Fresh off stroking President Obama's ego with his quasi-comedic White House Correspondents' Dinner video in which the President awkwardly portrayed Daniel Day-Lewis, pretending to be Barack Obama, Hollywood fat-cat Steven Spielberg will play an even bigger joke on Americans come May 7, only this time it's unintentional
On that date, the director of such iconic films as Raiders of the Lost Ark, Jaws, and Jurassic Park will honor President Obama with the Ambassador for Humanity Award at the USC Shoah Foundation's holocaust survivor gala.
The gesture is a thinly veiled attempt to manipulate impressionable Americans into believing the adage Obama is actually a "good guy, but a bad President" just in time for the mid-terms. The whole affair is reminiscent of Aesop's The Viper and the Farmer the famous fable where a wandering Farmer naively nurses a freezing Viper back to health and receives a fatal bite in return. The moral: aiding your enemies leads to certain death.
By now, Spielberg has a long history of cozying up to snakes, but the biggest difference between he and the farmer is that when this snake finally bites back, the people left to bear the burden will be ones his USC Shoah Foundation claims to care about the most: persecuted Jews.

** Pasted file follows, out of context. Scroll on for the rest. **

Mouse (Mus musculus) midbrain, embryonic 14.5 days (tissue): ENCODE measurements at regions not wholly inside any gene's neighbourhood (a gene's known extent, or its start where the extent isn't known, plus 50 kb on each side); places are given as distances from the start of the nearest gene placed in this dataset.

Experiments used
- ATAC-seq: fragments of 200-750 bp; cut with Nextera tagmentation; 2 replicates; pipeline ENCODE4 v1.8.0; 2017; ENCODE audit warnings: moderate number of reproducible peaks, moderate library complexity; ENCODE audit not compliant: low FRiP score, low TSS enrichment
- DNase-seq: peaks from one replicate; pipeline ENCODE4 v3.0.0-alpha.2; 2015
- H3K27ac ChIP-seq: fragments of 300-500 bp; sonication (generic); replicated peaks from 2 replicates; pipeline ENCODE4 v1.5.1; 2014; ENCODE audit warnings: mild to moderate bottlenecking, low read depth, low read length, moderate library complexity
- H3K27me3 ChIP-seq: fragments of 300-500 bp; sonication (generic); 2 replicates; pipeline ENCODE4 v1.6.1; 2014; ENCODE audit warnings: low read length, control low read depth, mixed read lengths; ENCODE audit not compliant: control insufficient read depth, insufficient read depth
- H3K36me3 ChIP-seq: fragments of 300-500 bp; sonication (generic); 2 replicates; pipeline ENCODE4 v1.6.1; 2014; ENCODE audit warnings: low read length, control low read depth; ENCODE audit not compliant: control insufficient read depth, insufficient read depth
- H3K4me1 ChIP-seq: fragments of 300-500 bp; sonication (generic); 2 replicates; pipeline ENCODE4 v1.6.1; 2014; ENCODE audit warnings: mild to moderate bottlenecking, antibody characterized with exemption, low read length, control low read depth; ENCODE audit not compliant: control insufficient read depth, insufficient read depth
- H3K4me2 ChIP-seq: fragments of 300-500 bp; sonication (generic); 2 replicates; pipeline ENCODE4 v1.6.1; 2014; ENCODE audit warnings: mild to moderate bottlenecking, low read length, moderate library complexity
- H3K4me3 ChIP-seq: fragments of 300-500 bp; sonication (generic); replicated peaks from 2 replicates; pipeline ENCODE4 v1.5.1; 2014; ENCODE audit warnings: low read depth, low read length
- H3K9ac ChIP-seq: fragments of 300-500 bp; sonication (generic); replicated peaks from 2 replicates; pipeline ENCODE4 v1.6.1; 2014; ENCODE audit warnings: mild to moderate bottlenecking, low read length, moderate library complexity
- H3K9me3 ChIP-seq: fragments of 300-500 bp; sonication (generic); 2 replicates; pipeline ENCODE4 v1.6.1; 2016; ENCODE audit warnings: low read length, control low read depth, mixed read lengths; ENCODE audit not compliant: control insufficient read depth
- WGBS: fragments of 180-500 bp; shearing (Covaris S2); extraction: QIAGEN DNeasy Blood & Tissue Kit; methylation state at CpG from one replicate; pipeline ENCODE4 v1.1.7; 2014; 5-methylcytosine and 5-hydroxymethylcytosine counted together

Spielberg has been traversing this road for quite some time, but regardless of how far he strayed from the path by siding with the Palestinians in Munich, there always followed him a hope the left's disdain for Israel would wake him up. It defies imagination that the man who portrayed evil with such fierce judgment in Schindler's List could be so naive as to label a president who may have allowed the most anti-Semitic regime since Nazi Germany obtain a nuclear weapon, an "Ambassador for Humanity."
Aside from the obvious - that he either hates Israel or is at least entirely apathetic toward it - perhaps Spielberg's actions confirm comedian Evan Sayet's hypothesis: modern liberals' unwillingness to objectively reason has lobotomized them to the rationale of a six-year-old child. Perhaps it confirms that men like Steven Spielberg think a country with widespread holocaust denial and state-sponsored terrorism operates on the same moral plain as the only free Jewish state since Roman times, because to think differently would be Islamophobic. Either way, it all raises a question: who's worse, the Viper or the Farmer? At least the Viper had the honesty to admit in the end, "hey, I'm just a snake."